While no one in the academic community has advanced a good theory explaining why adolescents are killing themselves at such an alarming rate, we would surmise that there’s a strong spiritual and philosophical dimension to this trend. To our way of thinking, the increase in adolescent suicide is, at least in part, an outgrowth of the secularization of modern society. It’s an expression of the hopelessness, malaise, and desensitization to the value of life that seem to characterize so many members of the up-and-coming generation. It’s part of the fallout of living in a world without purpose, without meaning, and without God.
What can be done about it? Fortunately, there are a number of strategies that can be implemented at the level of the local community. If you want to get involved, we suggest that you pull together a group of concerned friends who can find creative ways to raise public awareness of the problem. In many circles, suicide is a taboo subject – something we dare not talk about, since talking about suicide may have the unintended effect of encouraging suicide. This is a misconception. In actuality, the opposite is true: frank discussion and open airing of suicide-related fears, doubts and tensions is one of the best ways of preventing self-destructive behavior among young people.
With this in mind, we recommend that you and your friends take steps to initiate a dialogue with community leaders, pastors, teachers, parents, educators, public officials and representatives of local churches. See if you can persuade your local schools to organize a task force to address teen suicide in a pro-active fashion. Bring up the issue in meetings of parent-teacher associations. Encourage church youth groups to confront the problem head-on, possibly by bringing in speakers who are qualified to challenge teens in this area in the context of a Christian youth rally. Educate young people in the basics of the gospel and the Christian worldview, possibly by making use of Focus on the Family’s The Truth Project ® or the True U® video curriculum. If examples of adolescent suicide surface in the news, use them as opportunities to get people talking about ways of preventing a recurrence of such incidents in the future.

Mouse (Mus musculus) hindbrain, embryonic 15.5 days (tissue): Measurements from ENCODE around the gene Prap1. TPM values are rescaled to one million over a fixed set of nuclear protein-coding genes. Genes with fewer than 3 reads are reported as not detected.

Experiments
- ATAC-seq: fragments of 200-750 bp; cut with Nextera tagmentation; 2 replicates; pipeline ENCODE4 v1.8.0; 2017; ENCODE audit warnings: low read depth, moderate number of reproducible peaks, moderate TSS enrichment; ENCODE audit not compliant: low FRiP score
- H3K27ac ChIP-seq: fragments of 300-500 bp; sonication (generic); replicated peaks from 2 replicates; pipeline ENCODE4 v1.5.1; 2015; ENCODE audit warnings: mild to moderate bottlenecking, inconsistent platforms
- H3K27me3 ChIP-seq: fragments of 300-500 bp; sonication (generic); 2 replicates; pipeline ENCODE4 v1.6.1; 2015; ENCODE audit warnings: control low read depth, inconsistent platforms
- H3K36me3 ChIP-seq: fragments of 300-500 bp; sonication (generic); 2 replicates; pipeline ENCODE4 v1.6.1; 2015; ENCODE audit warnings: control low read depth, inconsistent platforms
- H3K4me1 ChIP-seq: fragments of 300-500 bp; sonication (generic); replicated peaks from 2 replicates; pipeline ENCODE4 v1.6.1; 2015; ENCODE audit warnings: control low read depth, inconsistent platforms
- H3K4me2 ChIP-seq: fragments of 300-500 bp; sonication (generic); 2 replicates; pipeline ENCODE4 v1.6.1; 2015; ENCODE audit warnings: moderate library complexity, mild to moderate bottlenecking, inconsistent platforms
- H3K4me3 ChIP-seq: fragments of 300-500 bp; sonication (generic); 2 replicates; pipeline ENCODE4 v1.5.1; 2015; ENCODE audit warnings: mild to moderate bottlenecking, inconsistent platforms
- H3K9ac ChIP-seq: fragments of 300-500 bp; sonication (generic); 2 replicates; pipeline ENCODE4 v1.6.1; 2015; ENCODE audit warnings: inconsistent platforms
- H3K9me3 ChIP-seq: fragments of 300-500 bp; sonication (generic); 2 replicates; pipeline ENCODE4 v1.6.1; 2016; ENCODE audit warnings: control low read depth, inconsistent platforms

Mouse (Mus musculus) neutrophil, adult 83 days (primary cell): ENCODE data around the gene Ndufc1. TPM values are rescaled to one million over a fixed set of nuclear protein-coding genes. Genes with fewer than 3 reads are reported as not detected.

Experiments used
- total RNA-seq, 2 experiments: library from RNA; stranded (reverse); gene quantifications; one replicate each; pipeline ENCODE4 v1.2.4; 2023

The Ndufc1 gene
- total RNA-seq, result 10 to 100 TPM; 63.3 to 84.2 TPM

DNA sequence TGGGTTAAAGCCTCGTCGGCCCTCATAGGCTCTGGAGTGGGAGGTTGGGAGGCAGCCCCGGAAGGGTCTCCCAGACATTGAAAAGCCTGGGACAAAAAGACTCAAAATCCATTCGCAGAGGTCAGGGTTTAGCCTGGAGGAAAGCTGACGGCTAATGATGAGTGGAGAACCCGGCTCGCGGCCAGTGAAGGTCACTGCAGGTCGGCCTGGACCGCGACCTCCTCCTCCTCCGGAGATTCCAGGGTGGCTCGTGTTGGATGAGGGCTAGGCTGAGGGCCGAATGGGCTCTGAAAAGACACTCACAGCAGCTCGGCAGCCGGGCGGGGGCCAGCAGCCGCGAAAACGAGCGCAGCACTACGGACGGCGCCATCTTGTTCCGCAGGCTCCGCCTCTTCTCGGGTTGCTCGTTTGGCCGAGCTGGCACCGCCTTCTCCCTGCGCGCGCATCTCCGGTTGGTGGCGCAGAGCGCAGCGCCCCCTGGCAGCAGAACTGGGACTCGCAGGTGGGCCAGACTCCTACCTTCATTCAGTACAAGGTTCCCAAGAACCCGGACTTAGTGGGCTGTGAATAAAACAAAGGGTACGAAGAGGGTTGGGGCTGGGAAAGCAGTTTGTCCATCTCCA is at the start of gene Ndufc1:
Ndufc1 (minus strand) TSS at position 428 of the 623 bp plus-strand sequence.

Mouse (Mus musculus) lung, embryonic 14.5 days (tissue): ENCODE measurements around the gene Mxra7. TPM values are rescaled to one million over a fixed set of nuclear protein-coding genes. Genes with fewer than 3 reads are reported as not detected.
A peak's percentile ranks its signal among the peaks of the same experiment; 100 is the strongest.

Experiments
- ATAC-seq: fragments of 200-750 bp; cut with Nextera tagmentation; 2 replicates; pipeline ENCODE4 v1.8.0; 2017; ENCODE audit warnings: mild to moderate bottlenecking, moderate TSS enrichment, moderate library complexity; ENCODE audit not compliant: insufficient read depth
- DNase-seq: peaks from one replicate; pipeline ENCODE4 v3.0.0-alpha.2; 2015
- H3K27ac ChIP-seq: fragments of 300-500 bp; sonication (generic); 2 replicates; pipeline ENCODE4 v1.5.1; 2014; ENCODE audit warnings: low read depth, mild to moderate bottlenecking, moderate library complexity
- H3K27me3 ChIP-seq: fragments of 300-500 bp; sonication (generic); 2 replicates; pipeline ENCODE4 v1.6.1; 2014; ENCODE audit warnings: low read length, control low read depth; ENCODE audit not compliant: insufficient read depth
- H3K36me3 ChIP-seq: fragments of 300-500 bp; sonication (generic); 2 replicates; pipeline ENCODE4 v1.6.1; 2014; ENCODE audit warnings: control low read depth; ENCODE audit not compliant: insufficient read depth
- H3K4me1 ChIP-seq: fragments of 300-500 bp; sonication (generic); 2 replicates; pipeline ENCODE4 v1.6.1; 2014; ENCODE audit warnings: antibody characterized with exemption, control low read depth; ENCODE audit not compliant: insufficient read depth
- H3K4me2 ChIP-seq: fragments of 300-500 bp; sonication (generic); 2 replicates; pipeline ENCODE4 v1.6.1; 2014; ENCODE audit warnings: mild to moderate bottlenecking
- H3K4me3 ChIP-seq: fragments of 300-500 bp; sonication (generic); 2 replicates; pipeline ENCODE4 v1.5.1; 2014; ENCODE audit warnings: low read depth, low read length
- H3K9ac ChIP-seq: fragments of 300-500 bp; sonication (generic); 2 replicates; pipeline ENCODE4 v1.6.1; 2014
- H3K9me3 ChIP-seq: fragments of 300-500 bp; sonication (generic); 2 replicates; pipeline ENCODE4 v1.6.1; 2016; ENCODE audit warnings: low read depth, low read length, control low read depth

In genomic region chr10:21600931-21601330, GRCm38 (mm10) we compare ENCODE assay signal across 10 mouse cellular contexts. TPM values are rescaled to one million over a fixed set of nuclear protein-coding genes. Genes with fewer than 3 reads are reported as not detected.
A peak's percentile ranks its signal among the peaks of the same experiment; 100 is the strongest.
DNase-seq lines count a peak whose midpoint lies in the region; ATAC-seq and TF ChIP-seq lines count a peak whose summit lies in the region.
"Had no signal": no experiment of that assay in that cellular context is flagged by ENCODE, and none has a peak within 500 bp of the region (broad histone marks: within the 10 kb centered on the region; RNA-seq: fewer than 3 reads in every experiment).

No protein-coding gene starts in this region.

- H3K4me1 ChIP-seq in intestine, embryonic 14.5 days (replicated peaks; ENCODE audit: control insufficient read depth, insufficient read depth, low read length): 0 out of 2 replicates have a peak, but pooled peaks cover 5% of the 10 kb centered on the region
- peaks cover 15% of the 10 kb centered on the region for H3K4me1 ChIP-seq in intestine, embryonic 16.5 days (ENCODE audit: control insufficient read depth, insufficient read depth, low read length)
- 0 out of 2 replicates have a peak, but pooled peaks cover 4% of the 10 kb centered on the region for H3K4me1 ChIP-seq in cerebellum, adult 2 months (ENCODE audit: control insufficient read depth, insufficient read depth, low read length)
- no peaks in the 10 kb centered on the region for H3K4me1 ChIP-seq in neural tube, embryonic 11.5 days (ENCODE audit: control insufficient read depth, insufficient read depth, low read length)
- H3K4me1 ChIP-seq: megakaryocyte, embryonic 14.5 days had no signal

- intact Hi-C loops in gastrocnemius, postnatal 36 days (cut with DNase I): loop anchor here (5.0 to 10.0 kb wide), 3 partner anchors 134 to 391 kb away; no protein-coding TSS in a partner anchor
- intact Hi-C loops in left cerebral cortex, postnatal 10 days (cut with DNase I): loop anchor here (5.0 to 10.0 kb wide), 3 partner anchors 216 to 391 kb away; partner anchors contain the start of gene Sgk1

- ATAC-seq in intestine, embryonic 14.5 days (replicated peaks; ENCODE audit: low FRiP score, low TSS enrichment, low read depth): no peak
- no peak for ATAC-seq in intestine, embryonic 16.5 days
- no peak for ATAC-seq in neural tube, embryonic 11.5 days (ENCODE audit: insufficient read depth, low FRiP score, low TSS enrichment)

On the home front, do everything you can to help families in your community invest more time and effort in the process of developing strong family bonds and building open, communicative relationships with their teenage sons and daughters. Organize church-based family nights, father-son outings, and mother-daughter luncheons. Promote cross-generational interaction in your church’s Christian education program. Statistics indicate that a sense of parent-family connectedness is one of the most effective protections against suicidal behavior among young people; and while many parents don’t realize it, adolescents require every bit as much of Mom and Dad’s time and energy as toddlers.
For additional suggestions and further information you may want to get in touch with some of the following groups:
SAVE (Suicide Awareness Voices of Education);
The American Academy of Child & Adolescent Psychiatry;
The American Association of Suicidology; and
The Yellow Ribbon Suicide Prevention Program. If you think it might be helpful, you should also feel free to call Focus on the Family’s Counseling department.
Suicide (resource list)
Focus on the Family’s The Truth Project